Effective Cyber Security Strategy for defence systems imperative | ADU Effective Cyber Security Strategy for defence systems imperative | ADU

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Effective Cyber Security Strategy for defence systems imperative

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By Ajay Kapur

New Delhi. 30th October, 2015. Just think what will happen if a large tri-service exercise, that has been underway, is in a crucial phase and a dislocation occurs due to failure of communication and GPS systems , avionics on the latest fourth generation fighter aircraft blanks out, computer-controlled systems in the C-130J and C-17 are  not responding, the radar system ANTPQ-37 WLRs goes into seizure and the newly developed tri-service logistic management system is affected by virus and fails.

Modern World has tightly embraced the Internet which is now days indispensable and this irrevocable internet dependency has made cyber space an increasingly attractive target for cyber-attack and other digital catastrophes.

Mostly discussions around  ‘National Security’ inexorably gravitate towards defence and intelligence cyber operations and departments such as the Department of Defence and the Attorney-General’s  Departments  who are deeply engaged in managing National security and sensitive defence industries.

The world has come a long way since nations deployed spy satellites for gathering military intelligence, and developed anti-satellite weapons (ASATs) to destroy each other’s satellites. Though countries heavily rely on satellites for their defense operations, including communications and navigation, they also possess advanced cyber warfare capabilities at present intended to target the critical infrastructure of defence.

India currently ranks 3rd in terms of the highest number of Internet users in the world after USA and China, the number is projected to grow 6-fold between by 2017 with a compound annual growth rate of 44%.  India was ranked among the top five countries to be affected by cybercrime, according to report by online security firm “Symantec Corp”.

Cyber-attacks on India increased from about 13,000 in 2011 to 82,000 till mid-2015, with most originating from cyber space of a number of countries including the US, Europe Union, Brazil, Turkey, China, Pakistan, Bangladesh, Algeria and the UAE, as per a report by (CERT-IN) Computer Emergency Response Team-India.

Nearly a third of Indian organizations do not possess the knowledge to prevent cyber-attacks even as the information technology world is turning increasingly vulnerable, according to a recent study by EY’s global information security survey. The criminal ecosystem that has matured to the point which is predominantly not only about stealing intellectual property but typically is associated with state-sponsored espionage. The motives go much beyond financial gain, but possibly to impact the national security. Specialized industries like defense that are at risk for advanced persistent threats.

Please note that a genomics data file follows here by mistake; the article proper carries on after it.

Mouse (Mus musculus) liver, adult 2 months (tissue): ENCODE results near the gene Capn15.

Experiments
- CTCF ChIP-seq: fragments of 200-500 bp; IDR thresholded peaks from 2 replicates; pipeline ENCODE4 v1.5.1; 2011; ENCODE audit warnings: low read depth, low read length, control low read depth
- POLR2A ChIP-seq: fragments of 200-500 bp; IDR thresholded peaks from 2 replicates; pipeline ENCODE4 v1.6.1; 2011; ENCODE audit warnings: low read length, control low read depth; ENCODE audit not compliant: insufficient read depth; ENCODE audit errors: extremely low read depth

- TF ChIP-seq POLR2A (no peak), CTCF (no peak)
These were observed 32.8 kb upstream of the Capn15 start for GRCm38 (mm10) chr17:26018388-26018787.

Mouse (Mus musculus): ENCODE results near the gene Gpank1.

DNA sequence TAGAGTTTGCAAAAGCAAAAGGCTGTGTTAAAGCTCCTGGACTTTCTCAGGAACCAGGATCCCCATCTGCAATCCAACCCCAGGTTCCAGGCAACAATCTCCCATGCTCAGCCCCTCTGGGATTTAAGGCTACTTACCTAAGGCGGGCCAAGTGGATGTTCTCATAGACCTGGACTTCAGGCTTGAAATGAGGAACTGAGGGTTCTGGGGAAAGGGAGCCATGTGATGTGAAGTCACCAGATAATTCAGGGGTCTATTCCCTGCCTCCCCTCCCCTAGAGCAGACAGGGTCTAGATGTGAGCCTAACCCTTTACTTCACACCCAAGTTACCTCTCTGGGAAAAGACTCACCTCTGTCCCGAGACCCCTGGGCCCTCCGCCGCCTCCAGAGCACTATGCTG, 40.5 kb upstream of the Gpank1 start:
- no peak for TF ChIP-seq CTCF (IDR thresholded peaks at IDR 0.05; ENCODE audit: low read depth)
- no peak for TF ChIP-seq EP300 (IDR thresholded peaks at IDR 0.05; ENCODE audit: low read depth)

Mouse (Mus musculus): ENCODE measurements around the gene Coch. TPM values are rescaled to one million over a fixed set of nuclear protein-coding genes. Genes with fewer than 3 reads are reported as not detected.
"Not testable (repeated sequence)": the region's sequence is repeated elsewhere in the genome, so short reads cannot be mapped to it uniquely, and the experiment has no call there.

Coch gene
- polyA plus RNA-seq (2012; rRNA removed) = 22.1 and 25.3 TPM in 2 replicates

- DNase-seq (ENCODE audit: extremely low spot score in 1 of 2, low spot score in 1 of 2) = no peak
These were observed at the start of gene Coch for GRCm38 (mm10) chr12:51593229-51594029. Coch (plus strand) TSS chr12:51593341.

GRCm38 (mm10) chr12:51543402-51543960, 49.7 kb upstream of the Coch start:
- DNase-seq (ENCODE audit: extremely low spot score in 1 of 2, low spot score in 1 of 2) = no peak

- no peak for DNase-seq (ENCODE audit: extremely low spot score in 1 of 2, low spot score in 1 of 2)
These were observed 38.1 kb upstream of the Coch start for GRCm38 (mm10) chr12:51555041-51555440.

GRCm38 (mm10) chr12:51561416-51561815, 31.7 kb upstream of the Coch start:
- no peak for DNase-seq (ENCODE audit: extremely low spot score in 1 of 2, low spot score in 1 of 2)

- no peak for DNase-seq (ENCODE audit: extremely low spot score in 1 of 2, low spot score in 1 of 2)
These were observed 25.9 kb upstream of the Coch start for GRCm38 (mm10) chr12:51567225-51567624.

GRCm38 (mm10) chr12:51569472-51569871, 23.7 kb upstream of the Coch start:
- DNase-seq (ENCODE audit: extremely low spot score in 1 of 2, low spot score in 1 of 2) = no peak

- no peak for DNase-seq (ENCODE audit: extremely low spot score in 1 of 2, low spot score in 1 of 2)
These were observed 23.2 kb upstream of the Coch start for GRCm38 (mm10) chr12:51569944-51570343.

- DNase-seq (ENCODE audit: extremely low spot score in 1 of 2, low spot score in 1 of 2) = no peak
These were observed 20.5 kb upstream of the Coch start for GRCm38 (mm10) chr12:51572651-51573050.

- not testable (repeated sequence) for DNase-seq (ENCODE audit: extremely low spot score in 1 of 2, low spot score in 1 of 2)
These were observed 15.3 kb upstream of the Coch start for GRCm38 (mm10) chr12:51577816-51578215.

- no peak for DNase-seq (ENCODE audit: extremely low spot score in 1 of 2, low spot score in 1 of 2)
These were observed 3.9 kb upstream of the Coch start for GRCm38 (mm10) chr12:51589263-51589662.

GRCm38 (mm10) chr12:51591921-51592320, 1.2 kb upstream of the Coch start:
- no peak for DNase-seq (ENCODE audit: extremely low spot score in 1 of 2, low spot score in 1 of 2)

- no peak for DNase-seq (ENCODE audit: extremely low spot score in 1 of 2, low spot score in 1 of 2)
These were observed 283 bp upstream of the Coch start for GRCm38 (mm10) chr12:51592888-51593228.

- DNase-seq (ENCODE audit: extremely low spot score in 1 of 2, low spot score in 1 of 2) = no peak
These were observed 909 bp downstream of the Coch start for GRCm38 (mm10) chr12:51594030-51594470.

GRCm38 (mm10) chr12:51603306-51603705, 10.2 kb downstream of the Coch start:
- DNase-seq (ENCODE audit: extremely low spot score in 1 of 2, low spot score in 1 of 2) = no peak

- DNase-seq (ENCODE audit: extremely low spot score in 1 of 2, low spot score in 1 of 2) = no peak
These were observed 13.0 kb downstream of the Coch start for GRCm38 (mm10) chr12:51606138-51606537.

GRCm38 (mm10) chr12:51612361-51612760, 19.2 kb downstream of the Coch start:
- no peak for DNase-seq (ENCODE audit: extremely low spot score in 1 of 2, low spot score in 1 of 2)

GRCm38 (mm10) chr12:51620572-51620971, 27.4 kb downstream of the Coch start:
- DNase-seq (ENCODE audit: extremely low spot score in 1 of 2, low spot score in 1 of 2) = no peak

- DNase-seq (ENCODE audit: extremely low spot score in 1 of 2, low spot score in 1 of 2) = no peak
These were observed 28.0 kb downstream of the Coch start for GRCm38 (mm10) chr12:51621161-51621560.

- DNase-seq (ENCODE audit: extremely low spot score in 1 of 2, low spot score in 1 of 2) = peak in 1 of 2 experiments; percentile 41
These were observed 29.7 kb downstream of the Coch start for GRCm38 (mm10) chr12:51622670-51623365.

The high-profile STUXNET worm demonstrated the sophistication of these attacks, this worm was designed to infiltrate critical industrial control systems, but the worm potentially sabotaged the Iranian systems that manage uranium other than hitting the targeted critical infrastructure system.

The trends seen with defense contractors during their announcement to acquire into another company, perpetrators go after their potential acquisition to embed malicious software on their systems of the acquisition target to have access to the parent company’s infrastructure and IT systems.

The situation is exacerbated with the active inclusion of state actor in cyberspace and the development of advanced cyber weapons which have graduated from non-disruptive cyber espionage weapons i.e. utilizing zero day exploits, to highly lethal disruptive weapons targeting SCADA and DCS systems like the STUXNET.

Critical Infrastructure Sabotage is the modern warfare technique. U.S. and Israel allegedly used Stuxnet worm to destroy Iranian nuclear centrifuges, as per the Wall Street Journal. Under these circumstances, protection of information and information infrastructure is now a key factor to our national defense security and Confidentiality, Integrity, Availability and Non-repudiation are the prerequisite for basic pillars to achieve it.

National Security Agency also provides a comprehensive approach to information and electronic security. Some of the measures classically used in Defence includes Biometrics based strong Authentication systems, digital signatures, Hashing passwords, Firewalls and Demilitarized zones, Intrusion Prevention Systems, Network behavior analyzers, advanced malware detector and Anti-virus systems, integrity managers Security logs and Access control systems with strong  vulnerability assessment , auditing and Governance.

Few Pillars of Building a National Defence Cyber Security Framework are ability to have accurate early warnings system of cyber security-related events, competence to detect and identify security events, capabilities to prevent cyber incidents at early stage, emergency response capabilities to mitigate any situation, in relation to identified deficiencies or threats and to prevent these events from recurring.

Ideally the goal should be testing out best ways to integrate cyber warfare into its offensive and defensive cyber defence operation to build the capabilities: to deny, destroy, degrade, disrupt and deceive. And to incorporate findings into the service’s Doctrine, Organization, Training, Material, Leadership & Education, Personnel, and Facilities (DOTMILPF) to mitigate the cyber threats by taking advantage of emerging technologies and strategies.

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